Gadget by The Blog Doctor.

Wednesday, January 21, 2009


Last Monday (19th January) we attended our first MTC play for the year.

It was Grace, a four hander with Noni Hazlehurst, Grant Cartwright, Leah Vanderberg and Brian Lipson.

Grace Friedman (Hazelhurst) is a professor and leading advocate of atheism, though she does not like the theistic overtones of the word and prefers to describe her intellectual position as naturalism. She describes her views in lectures to the class, (the audience). Her name, chosen by the author, is nicely ironic.

A human element is brought to the debate when Grace's son, Tom, played by Cartright, announces that he is giving up his legal studies, to become an Anglican priest. The ensuing debate between mother and son is vociferous, angry, humourous, confronting, comedic, conflicting and confusing.

The response of the characters is further complicated by the announcement that Tom's girlfriend, Leah (Vanderberg) is pregnant. Leah is uncertain whether she should marry Tom, as she suspects that he might put his religion before her and the child.

A further twist occurs when Tom, a very moderate and considered Christian, is killed in a bombing by religious fanatics, who are probably Islamic, though their origins is not revealed in the play.

Some of Grace's conflicts are resolved by her acceptance of the child, and her role as grandmother at the end of the play. This transition could have been full of cliche, but was handled very well - we overhear Grace talking to the baby, via a baby monitor, left on a darkened stage.

All actors give fine performances, with Lipson as Grace's husband, a non practicing Jew, providing a whimsical and playful element to a sometimes confronting play.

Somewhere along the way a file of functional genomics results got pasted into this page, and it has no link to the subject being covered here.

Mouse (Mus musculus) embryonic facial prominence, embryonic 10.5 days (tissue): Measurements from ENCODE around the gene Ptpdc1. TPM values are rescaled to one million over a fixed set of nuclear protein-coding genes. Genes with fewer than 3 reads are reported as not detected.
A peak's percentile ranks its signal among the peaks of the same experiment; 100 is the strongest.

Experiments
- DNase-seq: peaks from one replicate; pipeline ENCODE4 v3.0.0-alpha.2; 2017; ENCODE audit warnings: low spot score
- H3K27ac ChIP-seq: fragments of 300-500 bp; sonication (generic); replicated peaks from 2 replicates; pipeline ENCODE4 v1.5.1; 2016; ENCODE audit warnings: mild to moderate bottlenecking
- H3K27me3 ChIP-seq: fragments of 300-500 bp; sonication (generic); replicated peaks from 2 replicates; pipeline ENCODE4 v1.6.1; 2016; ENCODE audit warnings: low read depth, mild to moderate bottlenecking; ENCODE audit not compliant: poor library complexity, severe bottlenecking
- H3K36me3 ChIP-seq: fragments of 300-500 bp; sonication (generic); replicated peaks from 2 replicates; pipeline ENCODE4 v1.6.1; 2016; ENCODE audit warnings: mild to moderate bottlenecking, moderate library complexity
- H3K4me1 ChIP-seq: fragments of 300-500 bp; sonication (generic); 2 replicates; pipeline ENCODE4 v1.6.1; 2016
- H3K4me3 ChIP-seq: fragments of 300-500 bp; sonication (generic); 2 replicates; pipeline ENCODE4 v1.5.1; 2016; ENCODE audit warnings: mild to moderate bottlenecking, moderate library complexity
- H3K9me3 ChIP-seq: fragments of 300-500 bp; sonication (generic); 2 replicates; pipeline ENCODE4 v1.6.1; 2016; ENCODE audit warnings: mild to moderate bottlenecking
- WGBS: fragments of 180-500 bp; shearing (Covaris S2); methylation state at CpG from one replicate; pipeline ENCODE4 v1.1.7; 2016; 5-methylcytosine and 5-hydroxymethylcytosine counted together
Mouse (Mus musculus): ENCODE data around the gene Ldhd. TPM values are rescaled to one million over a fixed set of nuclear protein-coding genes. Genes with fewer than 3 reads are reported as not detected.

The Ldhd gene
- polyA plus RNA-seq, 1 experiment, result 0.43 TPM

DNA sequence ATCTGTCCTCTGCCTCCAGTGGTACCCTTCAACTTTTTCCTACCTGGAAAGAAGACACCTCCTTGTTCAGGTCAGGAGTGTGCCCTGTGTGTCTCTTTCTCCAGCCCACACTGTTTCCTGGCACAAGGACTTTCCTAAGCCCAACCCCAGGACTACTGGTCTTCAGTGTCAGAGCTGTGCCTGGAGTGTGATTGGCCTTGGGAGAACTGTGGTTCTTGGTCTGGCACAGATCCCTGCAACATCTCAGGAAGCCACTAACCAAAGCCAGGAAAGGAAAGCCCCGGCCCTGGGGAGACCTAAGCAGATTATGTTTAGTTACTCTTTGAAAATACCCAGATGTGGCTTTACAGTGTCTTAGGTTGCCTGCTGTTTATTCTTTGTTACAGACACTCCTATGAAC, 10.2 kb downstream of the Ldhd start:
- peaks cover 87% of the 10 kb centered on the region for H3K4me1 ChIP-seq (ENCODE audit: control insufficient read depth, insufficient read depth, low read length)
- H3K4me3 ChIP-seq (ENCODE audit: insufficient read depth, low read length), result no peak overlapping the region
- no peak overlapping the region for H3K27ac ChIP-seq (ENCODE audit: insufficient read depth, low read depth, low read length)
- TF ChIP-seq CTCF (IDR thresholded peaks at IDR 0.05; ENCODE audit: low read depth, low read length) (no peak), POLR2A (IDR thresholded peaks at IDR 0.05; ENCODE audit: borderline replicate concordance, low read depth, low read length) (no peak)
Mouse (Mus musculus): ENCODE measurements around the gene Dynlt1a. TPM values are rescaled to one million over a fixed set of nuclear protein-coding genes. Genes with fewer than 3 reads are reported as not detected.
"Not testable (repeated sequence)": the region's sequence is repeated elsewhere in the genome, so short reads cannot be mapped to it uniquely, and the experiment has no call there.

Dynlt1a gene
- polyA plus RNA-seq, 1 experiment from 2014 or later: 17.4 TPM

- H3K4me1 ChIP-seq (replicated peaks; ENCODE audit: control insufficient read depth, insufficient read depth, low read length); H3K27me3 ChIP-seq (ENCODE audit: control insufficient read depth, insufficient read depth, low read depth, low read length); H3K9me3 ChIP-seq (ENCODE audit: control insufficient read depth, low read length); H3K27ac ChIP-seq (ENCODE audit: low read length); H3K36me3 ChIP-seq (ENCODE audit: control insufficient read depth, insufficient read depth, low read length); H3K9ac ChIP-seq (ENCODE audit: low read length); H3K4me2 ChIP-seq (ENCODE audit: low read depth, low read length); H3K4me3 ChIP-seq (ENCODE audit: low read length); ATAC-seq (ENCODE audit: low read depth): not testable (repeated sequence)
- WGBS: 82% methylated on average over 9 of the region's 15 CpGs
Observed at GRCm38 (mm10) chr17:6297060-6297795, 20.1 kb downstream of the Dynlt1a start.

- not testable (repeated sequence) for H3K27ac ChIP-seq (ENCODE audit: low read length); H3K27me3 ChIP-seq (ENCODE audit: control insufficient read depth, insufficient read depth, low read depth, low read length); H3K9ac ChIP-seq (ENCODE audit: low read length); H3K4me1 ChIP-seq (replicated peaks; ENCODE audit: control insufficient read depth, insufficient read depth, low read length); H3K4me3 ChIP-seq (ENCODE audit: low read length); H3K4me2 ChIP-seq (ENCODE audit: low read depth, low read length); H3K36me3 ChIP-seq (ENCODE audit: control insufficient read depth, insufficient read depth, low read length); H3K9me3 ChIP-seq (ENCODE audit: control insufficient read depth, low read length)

Brian Lipson and Noni Hazlehurst

As I watched this play, I began to think about my personal situation, which is strangely similar to that of Grace. I am a nonbeliever, but have a child, my yongest daughter, Catherine, as a christian minister - specifically a Salvation Army Officer.

My attitude to my daughter with a religious vocation was quite different to Grace's attitude to her son's religiosity. Grace could not accept her son's choice and argued long and hard against his religious arguments. I happily accept my daughter's choice even though it is quite different to any that I could take.

I expect that my more tolerant response comes for two different reasons.

Firstly, I accept that Catherine's choice is the right one for her, even though such a choice would be dishonest for me. I seem to have a sense of the relativity of truth. Catherine's beliefs are right for her but they would not be right for me.

Secondly, my style of unbelief is quite different to that of Grace. She is an uncompromising rationalist, who sees no redeeming features to religious belief. Even though her son's religious beliefs are very moderate, intelligent and even somewhat conflicted, she sees his very moderation as a shield for the fanatics. I don't agree, as I think that my daughter's moderate, thoughtful, considered, aware and passionate religiosity is as much a challenge to religious fanatics than my outright rejection of religious belief. In fact, calm and considered religiosity might be the most effective response to the crazies.

My view is more in line with the 19th Century poet Matthew Arnold, than with the modern crusading atheists, like Dawkins, Hitchins and Harris. The modern atheists, see no value in religious belief. Arnold was aware of what is lost when belief in God is no longer possible. He expressed this beautifully in the fourth stanza of Dover Beach:

The Sea of Faith
Was once, too, at the full, and round earth's shore
Lay like the folds of a bright girdle furled.

There was a time when religious belief provided consolation and support like a "bright girdle" but now ...

But now I only hear
Its melancholy, long, withdrawing roar,
Retreating, to the breath
Of the night-wind, down the vast edges drear
And naked shingles of the world.

That is a pretty bleak prospect, made more desolate by the awareness of the joy and certitude that has been lost. (The poem becomes even more pessimistic in the last stanza.)

In the end I am more tolerant of the religious choices of other people than Grace is in the play, because I am more aware of what has been lost when it is no longer possible or honest to BELIEVE.

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